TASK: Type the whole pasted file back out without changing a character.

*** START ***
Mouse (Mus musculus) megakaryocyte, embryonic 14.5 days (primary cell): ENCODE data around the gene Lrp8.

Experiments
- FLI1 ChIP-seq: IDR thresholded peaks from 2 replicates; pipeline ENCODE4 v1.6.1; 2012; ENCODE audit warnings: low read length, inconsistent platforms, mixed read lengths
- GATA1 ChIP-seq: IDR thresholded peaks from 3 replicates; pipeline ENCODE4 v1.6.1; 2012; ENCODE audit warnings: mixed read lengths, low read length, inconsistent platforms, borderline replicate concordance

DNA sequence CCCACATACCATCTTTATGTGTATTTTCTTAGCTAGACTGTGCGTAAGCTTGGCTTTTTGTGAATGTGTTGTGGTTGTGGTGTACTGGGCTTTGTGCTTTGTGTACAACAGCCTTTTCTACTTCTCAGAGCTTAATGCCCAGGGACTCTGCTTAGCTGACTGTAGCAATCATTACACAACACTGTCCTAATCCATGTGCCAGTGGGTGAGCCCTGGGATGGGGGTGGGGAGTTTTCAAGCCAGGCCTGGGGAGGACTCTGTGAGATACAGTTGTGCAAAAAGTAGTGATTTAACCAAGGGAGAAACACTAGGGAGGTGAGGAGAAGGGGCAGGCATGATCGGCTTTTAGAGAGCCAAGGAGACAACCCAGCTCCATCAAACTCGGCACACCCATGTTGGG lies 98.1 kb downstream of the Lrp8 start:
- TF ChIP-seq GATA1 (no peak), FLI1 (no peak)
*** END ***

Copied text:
Mouse (Mus musculus) megakaryocyte, embryonic 14.5 days (primary cell): ENCODE data around the gene Lrp8.

Experiments
- FLI1 ChIP-seq: IDR thresholded peaks from 2 replicates; pipeline ENCODE4 v1.6.1; 2012; ENCODE audit warnings: low read length, inconsistent platforms, mixed read lengths
- GATA1 ChIP-seq: IDR thresholded peaks from 3 replicates; pipeline ENCODE4 v1.6.1; 2012; ENCODE audit warnings: mixed read lengths, low read length, inconsistent platforms, borderline replicate concordance

DNA sequence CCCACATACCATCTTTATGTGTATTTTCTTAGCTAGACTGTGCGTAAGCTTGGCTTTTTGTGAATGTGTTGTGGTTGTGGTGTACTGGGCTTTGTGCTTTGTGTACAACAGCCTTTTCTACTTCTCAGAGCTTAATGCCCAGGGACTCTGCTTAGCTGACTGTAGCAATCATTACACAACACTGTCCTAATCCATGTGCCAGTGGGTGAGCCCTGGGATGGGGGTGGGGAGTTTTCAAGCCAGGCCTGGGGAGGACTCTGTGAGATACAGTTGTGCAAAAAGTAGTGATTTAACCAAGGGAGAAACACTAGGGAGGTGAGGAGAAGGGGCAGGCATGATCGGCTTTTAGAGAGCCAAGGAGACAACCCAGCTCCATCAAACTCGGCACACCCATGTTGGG lies 98.1 kb downstream of the Lrp8 start:
- TF ChIP-seq GATA1 (no peak), FLI1 (no peak)